Travel Essay: New Orleans Weekend
Updated: Feb 20, 2018
Sometime over the summer, I decided I wanted to travel for my birthday, and, after a brief bit of thinking, I decided that New Orleans would be my destination.
Through unforseen circumstances, my husband, Bill, wasn't able to join me. Luckily, one of my best friends, Katie, was game for a road trip.
We had a blast walking around, exploring the city, being tourists, and, of course, eating!
Our first stop was at Katie's, in honor of my traveling companion. Katie enjoyed a delicious bowl of gumbo and I had a Cuban sandwich that was to die for.
The following day, we headed down to the riverfront. One of the things I love about New Orleans is the public transportation. Once we got to our Air BnB in Mid-City, we didn't get back in the car until it was time to drive back to Nashville.
Our first downtown stop was Café du Monde. I absolutely loved the beignets! The café au lait was delicious. I could easlily have eaten a dozen of these little happy-bombs, but I just had a couple.
We were wise to choose mid-morning on Friday to go since we didn't have to wait for a table at all. Early afternoon on Sunday, the line was down the block.
After beignets, we grabbed our only non-descript meal of the trip (random breakfast/lunch place; not bad, but not noteworthy) and then meandered around Washington Artillery Park and Jackson Square. It was pretty cold and windy, so we didn't do too much sitting.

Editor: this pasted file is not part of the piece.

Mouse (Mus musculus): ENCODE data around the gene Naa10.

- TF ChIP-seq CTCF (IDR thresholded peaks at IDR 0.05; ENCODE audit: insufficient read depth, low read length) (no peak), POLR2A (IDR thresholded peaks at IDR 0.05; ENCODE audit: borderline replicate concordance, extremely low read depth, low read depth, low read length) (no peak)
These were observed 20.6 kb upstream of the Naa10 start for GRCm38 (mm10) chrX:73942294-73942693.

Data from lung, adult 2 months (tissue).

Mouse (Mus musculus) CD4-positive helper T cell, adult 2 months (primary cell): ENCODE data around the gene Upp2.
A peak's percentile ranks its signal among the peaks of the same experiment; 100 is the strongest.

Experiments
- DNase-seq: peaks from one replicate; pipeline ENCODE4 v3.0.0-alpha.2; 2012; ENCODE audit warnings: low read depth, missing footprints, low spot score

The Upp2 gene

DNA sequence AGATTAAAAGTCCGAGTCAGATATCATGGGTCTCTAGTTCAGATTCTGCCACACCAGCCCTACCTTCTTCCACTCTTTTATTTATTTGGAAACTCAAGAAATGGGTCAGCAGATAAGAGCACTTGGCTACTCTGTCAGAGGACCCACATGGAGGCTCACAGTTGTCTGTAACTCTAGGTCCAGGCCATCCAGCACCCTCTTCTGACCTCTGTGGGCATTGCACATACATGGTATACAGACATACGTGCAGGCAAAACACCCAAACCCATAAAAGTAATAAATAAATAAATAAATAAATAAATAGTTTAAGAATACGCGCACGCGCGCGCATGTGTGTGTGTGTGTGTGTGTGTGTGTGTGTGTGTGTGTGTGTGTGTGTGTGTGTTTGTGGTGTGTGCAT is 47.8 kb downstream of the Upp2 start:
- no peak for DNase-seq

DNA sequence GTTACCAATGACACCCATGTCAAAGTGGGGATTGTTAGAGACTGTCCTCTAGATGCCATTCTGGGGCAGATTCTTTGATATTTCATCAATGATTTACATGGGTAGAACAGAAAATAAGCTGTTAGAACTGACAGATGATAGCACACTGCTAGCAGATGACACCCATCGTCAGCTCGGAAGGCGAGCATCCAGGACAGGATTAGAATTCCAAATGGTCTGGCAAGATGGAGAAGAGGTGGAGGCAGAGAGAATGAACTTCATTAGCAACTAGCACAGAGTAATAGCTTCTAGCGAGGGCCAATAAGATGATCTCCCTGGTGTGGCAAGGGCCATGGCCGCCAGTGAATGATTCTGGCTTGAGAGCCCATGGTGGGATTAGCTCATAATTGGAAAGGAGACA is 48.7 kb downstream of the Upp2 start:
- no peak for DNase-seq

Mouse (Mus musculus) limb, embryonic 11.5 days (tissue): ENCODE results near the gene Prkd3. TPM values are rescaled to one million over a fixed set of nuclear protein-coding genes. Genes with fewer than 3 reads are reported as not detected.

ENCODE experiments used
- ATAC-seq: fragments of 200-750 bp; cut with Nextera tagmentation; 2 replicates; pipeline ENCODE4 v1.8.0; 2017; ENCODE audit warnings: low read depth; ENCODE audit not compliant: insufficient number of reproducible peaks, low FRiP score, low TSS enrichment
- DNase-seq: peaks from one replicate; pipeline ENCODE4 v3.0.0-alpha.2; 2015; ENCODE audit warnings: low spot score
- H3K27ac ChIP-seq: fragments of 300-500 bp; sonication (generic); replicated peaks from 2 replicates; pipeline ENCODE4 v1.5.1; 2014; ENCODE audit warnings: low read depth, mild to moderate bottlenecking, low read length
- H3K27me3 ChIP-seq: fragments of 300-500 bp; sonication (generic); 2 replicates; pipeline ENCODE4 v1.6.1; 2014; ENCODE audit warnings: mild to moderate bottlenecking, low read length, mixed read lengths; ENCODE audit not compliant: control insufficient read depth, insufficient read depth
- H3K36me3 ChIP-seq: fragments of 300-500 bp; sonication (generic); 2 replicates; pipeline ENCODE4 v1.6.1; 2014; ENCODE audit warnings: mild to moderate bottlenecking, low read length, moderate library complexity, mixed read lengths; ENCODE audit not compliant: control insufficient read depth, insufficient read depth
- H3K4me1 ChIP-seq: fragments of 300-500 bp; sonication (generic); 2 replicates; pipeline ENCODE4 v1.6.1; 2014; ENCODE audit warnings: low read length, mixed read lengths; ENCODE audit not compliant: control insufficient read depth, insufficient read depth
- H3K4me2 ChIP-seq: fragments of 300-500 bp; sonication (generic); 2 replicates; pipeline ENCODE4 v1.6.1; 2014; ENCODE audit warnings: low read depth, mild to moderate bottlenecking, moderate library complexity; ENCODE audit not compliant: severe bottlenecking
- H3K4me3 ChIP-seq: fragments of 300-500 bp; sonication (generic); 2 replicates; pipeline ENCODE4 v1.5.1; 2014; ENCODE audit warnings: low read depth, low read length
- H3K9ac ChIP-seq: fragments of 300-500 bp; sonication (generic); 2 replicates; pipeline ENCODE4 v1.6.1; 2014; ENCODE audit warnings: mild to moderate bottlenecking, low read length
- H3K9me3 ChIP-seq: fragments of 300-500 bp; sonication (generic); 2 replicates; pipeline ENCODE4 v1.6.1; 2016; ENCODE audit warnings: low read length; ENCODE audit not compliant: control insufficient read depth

We decided to head toward the art distrtict to swing by a gallery that recently started representing one of my clients, Charlotte Terrell.
Charlotte's work is a lovely addition to Søren-Christensen Gallery. The clean, polished finish she gives to her dreamy landscape paintings sets her work apart from other contemporary landscape artists. Her work stands well on its own with both modern and traditional work. The combination of sculpture, mixed media art, and paintings in the gallery is a fine blend of transitional contemporary work. The gallery itself is a backdrop of clean walls, exposed brick, tall windows, and high ceilings.
Charlotte will be in New Orleans the first weekend in February. If you're in the area, swing by to meet her. She's a a total sweetheart in addition to being a talented artist.
After our brief trip to the arts district, we headed back toward the French Quarter and walked the strip. It was pretty cold, so we opted out of the slushy drinks, but it was fun just to hang out, admire the architecture and people-watch.
We wandered away from the strip after a while and found ourselves ready for a rest and a few beverages. We found a chill neighborhood place called the Black Penny. The bartender poured me my first Sazerac (with cognac) and I loved it! It's become more popular to drink it with rye whisky, but I'm a brandy person, so I took it traditionally.
I limit my consumption of boozy drinks in public and usually drink beer, and
after the Sazerac, I made the switch. I tried a couple of locally made black lagers, and this can was so pretty, I took a photo to share with my friend, Miranda, who makes art out of post-consumer aluminum cans.
After resting our feet for a while, we headed back to the Jackson Square area to have dinner at Muriel's. That was, by far, one of the best decisions of the weekend. My entrée was baby drum, and it was phenomenal. Flaky, buttery, pecan-crusted with some sort of magic-sauce that was just the right amount of straight-from heaven and devillishly decadent.